Mon Mar 08 2010 12:47PM Report
Rhygar writes:

I have been saying this for several years now.  To some extent this is couple with the "grind" problem.  The player is expected to do everything manually - watching the bar fill up.  This is primarily due to the themepark MMOs that need use up your time so that they can write expansions.  Sandbox MMOs are trying to get past this but are still stuck with the cliche that my character has to mine ore with a pick etc.  Instead MMOs need to make player characters part of the RPG background of a MMO.  If you go to an NPC merchant it should be the offline character of a player.  When he comes on he can change settings, restock, do deals etc.  This will go very handily with multiple characters per server.  A crafter should be able to buy a workshop and craft while you are offline - when you come back you just change some settings, do chat to your major customers and do other crafting profession related things - why must you watch the bar fill up?!  Why can't you hire other new players that work for in that shop - that receive "training" in that craft and give you some of their offline time to create items for you to sell at a profit?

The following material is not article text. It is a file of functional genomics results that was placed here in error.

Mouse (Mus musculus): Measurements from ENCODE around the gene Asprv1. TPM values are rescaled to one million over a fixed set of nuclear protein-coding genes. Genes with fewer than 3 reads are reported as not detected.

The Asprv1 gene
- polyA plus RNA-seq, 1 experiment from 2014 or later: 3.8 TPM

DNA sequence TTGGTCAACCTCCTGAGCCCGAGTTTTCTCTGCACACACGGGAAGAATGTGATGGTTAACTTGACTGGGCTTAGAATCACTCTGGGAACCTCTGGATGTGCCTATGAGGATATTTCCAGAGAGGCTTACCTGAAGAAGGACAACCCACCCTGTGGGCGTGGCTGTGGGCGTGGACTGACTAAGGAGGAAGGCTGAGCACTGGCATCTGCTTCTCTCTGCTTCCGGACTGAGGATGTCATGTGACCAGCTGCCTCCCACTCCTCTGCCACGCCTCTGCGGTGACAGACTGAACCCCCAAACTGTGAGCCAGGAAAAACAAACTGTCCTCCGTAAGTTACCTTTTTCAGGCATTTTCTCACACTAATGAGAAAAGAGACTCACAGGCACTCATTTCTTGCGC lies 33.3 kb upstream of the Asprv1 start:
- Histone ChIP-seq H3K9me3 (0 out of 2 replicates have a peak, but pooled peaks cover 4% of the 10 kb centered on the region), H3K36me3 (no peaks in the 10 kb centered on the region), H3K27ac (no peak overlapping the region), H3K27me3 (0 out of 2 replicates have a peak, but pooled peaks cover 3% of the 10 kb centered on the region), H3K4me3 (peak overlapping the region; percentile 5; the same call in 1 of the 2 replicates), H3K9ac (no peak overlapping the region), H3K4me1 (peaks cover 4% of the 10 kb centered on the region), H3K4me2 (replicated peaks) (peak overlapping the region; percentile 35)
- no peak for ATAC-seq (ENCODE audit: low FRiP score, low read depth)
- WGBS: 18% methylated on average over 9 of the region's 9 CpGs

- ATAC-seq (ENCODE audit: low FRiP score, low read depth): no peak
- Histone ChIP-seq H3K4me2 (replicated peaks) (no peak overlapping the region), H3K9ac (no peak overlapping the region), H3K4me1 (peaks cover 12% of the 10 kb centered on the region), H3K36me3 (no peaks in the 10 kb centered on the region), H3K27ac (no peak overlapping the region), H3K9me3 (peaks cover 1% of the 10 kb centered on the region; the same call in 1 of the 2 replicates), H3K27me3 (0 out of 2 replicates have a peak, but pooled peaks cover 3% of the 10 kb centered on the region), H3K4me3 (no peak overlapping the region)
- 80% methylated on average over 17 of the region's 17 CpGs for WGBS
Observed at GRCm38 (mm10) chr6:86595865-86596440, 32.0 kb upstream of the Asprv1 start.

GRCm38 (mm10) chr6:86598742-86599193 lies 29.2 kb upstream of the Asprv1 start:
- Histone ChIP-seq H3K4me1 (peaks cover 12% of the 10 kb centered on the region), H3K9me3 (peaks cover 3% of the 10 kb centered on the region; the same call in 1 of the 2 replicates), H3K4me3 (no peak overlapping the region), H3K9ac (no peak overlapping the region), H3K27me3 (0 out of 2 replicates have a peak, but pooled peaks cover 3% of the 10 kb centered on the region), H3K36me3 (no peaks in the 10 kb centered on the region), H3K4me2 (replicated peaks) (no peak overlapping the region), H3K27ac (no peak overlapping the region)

The only thing you don't mention is that in a RPG story the story actually ends. Due to the almost fanatical hate that MMO players have been duped into holding against Permadeath there is no way to end a character's story.  Until we do that the dream of dynamic-story driven content influenced by players will not happen.  The moment characters die the world changes irrevocably, a timeline is created and we can start working on a dynamic world.

Couple the above non-persistent characters with my comment on workshops and offline production suddenly you have a never ending churn of apprentices arriving, apprentice becoming masters and then eventually dying.

Now let us hear the screams of anguish from the PD haters...

Tue Mar 09 2010 7:28AM Report
Roadshow writes:

A living evolving story in which the player was but a bit-player was how  Earth & Beyond worked. With a 4-weekly update cycle, there were new events, changes in sector factions and a story in which you felt a part.

When the game closed, the devs released files containing the game's back-story and plans for how the story would have gone in future, it was a massive project.